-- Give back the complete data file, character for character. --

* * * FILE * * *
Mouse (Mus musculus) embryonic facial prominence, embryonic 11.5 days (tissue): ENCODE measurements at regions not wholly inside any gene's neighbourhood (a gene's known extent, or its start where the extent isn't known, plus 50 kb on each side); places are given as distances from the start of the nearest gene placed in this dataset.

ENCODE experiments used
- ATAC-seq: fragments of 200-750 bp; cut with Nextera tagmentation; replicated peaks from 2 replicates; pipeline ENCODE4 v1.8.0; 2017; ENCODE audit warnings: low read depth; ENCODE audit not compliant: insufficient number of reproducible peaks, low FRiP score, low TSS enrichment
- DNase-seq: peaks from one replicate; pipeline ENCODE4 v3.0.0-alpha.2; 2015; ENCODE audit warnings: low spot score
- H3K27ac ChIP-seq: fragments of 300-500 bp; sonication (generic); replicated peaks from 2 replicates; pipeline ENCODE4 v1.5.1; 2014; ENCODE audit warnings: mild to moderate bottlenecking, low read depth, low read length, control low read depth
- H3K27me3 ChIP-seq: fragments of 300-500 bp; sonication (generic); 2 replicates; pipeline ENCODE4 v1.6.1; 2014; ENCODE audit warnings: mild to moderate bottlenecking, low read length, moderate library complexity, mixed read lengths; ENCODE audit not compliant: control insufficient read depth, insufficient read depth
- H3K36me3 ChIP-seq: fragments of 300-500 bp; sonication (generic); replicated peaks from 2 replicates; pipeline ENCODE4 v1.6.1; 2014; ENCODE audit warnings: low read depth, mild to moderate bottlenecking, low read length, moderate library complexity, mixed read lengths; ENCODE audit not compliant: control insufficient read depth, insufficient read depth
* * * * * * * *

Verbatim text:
Mouse (Mus musculus) embryonic facial prominence, embryonic 11.5 days (tissue): ENCODE measurements at regions not wholly inside any gene's neighbourhood (a gene's known extent, or its start where the extent isn't known, plus 50 kb on each side); places are given as distances from the start of the nearest gene placed in this dataset.

ENCODE experiments used
- ATAC-seq: fragments of 200-750 bp; cut with Nextera tagmentation; replicated peaks from 2 replicates; pipeline ENCODE4 v1.8.0; 2017; ENCODE audit warnings: low read depth; ENCODE audit not compliant: insufficient number of reproducible peaks, low FRiP score, low TSS enrichment
- DNase-seq: peaks from one replicate; pipeline ENCODE4 v3.0.0-alpha.2; 2015; ENCODE audit warnings: low spot score
- H3K27ac ChIP-seq: fragments of 300-500 bp; sonication (generic); replicated peaks from 2 replicates; pipeline ENCODE4 v1.5.1; 2014; ENCODE audit warnings: mild to moderate bottlenecking, low read depth, low read length, control low read depth
- H3K27me3 ChIP-seq: fragments of 300-500 bp; sonication (generic); 2 replicates; pipeline ENCODE4 v1.6.1; 2014; ENCODE audit warnings: mild to moderate bottlenecking, low read length, moderate library complexity, mixed read lengths; ENCODE audit not compliant: control insufficient read depth, insufficient read depth
- H3K36me3 ChIP-seq: fragments of 300-500 bp; sonication (generic); replicated peaks from 2 replicates; pipeline ENCODE4 v1.6.1; 2014; ENCODE audit warnings: low read depth, mild to moderate bottlenecking, low read length, moderate library complexity, mixed read lengths; ENCODE audit not compliant: control insufficient read depth, insufficient read depth